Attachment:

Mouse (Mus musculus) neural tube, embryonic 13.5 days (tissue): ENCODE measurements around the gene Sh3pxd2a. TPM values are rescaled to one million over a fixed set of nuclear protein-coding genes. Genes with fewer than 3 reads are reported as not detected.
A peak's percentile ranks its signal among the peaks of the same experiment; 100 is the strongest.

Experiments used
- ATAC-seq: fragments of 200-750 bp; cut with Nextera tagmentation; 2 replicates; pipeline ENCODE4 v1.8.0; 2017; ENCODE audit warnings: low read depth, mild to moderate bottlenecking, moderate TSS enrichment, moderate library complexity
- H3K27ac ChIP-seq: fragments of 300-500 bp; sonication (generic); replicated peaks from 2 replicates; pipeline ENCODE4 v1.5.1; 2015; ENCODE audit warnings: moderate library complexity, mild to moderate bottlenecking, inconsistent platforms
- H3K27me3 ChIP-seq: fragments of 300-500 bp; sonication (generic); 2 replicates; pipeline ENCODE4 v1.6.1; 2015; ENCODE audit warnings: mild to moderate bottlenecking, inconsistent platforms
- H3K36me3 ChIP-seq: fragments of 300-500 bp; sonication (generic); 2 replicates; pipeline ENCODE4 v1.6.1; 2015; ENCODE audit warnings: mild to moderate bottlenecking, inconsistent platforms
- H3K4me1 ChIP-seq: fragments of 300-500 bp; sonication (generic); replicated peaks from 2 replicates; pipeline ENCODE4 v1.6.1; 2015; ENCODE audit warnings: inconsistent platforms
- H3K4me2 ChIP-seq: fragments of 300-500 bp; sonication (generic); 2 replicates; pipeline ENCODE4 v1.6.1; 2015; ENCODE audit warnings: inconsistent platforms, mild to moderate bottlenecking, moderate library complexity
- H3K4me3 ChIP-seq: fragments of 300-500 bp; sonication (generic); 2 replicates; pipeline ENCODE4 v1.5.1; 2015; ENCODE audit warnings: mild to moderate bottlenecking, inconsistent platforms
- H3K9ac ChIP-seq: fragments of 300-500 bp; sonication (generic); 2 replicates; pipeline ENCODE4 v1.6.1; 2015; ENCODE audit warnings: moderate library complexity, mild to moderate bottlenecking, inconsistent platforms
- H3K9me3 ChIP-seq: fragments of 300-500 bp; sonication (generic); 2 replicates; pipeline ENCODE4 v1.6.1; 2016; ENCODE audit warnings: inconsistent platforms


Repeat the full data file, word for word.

Mouse (Mus musculus) neural tube, embryonic 13.5 days (tissue): ENCODE measurements around the gene Sh3pxd2a. TPM values are rescaled to one million over a fixed set of nuclear protein-coding genes. Genes with fewer than 3 reads are reported as not detected.
A peak's percentile ranks its signal among the peaks of the same experiment; 100 is the strongest.

Experiments used
- ATAC-seq: fragments of 200-750 bp; cut with Nextera tagmentation; 2 replicates; pipeline ENCODE4 v1.8.0; 2017; ENCODE audit warnings: low read depth, mild to moderate bottlenecking, moderate TSS enrichment, moderate library complexity
- H3K27ac ChIP-seq: fragments of 300-500 bp; sonication (generic); replicated peaks from 2 replicates; pipeline ENCODE4 v1.5.1; 2015; ENCODE audit warnings: moderate library complexity, mild to moderate bottlenecking, inconsistent platforms
- H3K27me3 ChIP-seq: fragments of 300-500 bp; sonication (generic); 2 replicates; pipeline ENCODE4 v1.6.1; 2015; ENCODE audit warnings: mild to moderate bottlenecking, inconsistent platforms
- H3K36me3 ChIP-seq: fragments of 300-500 bp; sonication (generic); 2 replicates; pipeline ENCODE4 v1.6.1; 2015; ENCODE audit warnings: mild to moderate bottlenecking, inconsistent platforms
- H3K4me1 ChIP-seq: fragments of 300-500 bp; sonication (generic); replicated peaks from 2 replicates; pipeline ENCODE4 v1.6.1; 2015; ENCODE audit warnings: inconsistent platforms
- H3K4me2 ChIP-seq: fragments of 300-500 bp; sonication (generic); 2 replicates; pipeline ENCODE4 v1.6.1; 2015; ENCODE audit warnings: inconsistent platforms, mild to moderate bottlenecking, moderate library complexity
- H3K4me3 ChIP-seq: fragments of 300-500 bp; sonication (generic); 2 replicates; pipeline ENCODE4 v1.5.1; 2015; ENCODE audit warnings: mild to moderate bottlenecking, inconsistent platforms
- H3K9ac ChIP-seq: fragments of 300-500 bp; sonication (generic); 2 replicates; pipeline ENCODE4 v1.6.1; 2015; ENCODE audit warnings: moderate library complexity, mild to moderate bottlenecking, inconsistent platforms
- H3K9me3 ChIP-seq: fragments of 300-500 bp; sonication (generic); 2 replicates; pipeline ENCODE4 v1.6.1; 2016; ENCODE audit warnings: inconsistent platforms